In some patients, ultrasound may help identify abdominal abscess.

Nuclear scans are rarely used today to detect abscesses because the technique is time-consuming and has a high rate of false positives.

Treatment / Management

Broad-spectrum antibiotics and hydration are essential. Once cultures become, available one can use specific antibiotics as noted by their sensitivity. Intravenous hydration is required. A nasogastric tube may help decompress bowel and lower the emesis.[10][11][12]

Percutaneous CT guided drainage is widely used to drain abdominal abscesses. The procedure can be done under local anesthesia and decreases the duration of hospitalization. In most patients, improve occurs within 48 hours after drainage. In localized abscesses, CT-guided drainage has a success rate of over 90%.

If the patients fail to improve within 24 to 48 hours, surgical consultation is required. Both laparoscopic, interventional radiology and open procedures can be used to evacuate the abdominal abscess. However, if surgery is required, the necrotic tissue will be removed, and all adhesions can be lysed. Most of these patients require monitoring in the intensive care unit (ICU) and need aggressive resuscitation with fluids. If the abscess is localized and promptly treated, the prognosis is good.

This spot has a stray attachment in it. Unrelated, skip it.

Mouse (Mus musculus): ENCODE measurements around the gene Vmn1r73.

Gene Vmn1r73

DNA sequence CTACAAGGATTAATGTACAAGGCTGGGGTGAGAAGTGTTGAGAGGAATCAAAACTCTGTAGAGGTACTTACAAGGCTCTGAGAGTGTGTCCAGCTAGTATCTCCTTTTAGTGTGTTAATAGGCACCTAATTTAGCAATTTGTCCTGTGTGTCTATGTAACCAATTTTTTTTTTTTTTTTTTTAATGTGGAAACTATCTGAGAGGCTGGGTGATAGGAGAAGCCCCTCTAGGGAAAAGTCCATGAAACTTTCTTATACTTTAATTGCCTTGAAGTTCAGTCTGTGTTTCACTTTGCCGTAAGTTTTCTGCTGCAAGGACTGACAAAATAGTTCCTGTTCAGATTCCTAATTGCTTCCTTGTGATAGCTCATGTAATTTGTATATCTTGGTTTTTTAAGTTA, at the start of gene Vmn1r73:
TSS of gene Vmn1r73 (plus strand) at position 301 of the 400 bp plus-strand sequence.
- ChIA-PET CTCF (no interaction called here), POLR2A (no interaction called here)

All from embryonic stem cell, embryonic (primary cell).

Abscesses located in the pelvis may be drained transrectally or transvaginally, and the results are excellent.

Open surgery for an abdominal abscess is a difficult undertaking and can be difficult because of adhesions and lack of proper anatomical pathways to separate bowel.

Differential Diagnosis

  • Prolonged ileus
  • Fever of unknown origin
  • Crohn disease
  • Ulcerative colitis

Prognosis

The prognosis of patients with an abdominal abscess prior to the era of the CT scan was very high. Today, with the availability of CT scans the diagnosis is made much earlier, and in fact in many cases, CT guided drainage has helped lower the morbidity. However, if an abdominal abscess is misdiagnosed and not treated, the mortality is very high. Risk factors that increase mortality and morbidity include the following:

  • Advanced age